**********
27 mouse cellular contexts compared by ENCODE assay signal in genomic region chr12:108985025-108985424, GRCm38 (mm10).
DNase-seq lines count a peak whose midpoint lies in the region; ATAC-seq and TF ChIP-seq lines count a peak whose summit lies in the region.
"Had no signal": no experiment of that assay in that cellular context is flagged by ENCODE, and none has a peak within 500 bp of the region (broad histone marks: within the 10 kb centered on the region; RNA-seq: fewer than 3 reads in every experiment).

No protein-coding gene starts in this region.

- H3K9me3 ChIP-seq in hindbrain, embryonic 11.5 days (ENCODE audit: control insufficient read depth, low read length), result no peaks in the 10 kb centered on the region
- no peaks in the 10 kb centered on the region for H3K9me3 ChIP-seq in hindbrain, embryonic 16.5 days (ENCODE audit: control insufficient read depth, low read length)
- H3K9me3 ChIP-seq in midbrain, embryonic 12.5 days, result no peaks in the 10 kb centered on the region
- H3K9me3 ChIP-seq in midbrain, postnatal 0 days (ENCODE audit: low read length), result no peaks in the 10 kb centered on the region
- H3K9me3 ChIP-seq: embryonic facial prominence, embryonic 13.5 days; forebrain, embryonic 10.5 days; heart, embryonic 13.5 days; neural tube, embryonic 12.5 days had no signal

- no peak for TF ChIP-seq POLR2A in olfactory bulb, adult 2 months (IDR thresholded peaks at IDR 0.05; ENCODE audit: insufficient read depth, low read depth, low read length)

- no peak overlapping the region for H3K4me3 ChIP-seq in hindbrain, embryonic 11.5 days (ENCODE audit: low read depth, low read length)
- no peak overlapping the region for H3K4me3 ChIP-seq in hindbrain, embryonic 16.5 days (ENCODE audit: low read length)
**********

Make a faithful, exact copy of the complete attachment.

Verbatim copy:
27 mouse cellular contexts compared by ENCODE assay signal in genomic region chr12:108985025-108985424, GRCm38 (mm10).
DNase-seq lines count a peak whose midpoint lies in the region; ATAC-seq and TF ChIP-seq lines count a peak whose summit lies in the region.
"Had no signal": no experiment of that assay in that cellular context is flagged by ENCODE, and none has a peak within 500 bp of the region (broad histone marks: within the 10 kb centered on the region; RNA-seq: fewer than 3 reads in every experiment).

No protein-coding gene starts in this region.

- H3K9me3 ChIP-seq in hindbrain, embryonic 11.5 days (ENCODE audit: control insufficient read depth, low read length), result no peaks in the 10 kb centered on the region
- no peaks in the 10 kb centered on the region for H3K9me3 ChIP-seq in hindbrain, embryonic 16.5 days (ENCODE audit: control insufficient read depth, low read length)
- H3K9me3 ChIP-seq in midbrain, embryonic 12.5 days, result no peaks in the 10 kb centered on the region
- H3K9me3 ChIP-seq in midbrain, postnatal 0 days (ENCODE audit: low read length), result no peaks in the 10 kb centered on the region
- H3K9me3 ChIP-seq: embryonic facial prominence, embryonic 13.5 days; forebrain, embryonic 10.5 days; heart, embryonic 13.5 days; neural tube, embryonic 12.5 days had no signal

- no peak for TF ChIP-seq POLR2A in olfactory bulb, adult 2 months (IDR thresholded peaks at IDR 0.05; ENCODE audit: insufficient read depth, low read depth, low read length)

- no peak overlapping the region for H3K4me3 ChIP-seq in hindbrain, embryonic 11.5 days (ENCODE audit: low read depth, low read length)
- no peak overlapping the region for H3K4me3 ChIP-seq in hindbrain, embryonic 16.5 days (ENCODE audit: low read length)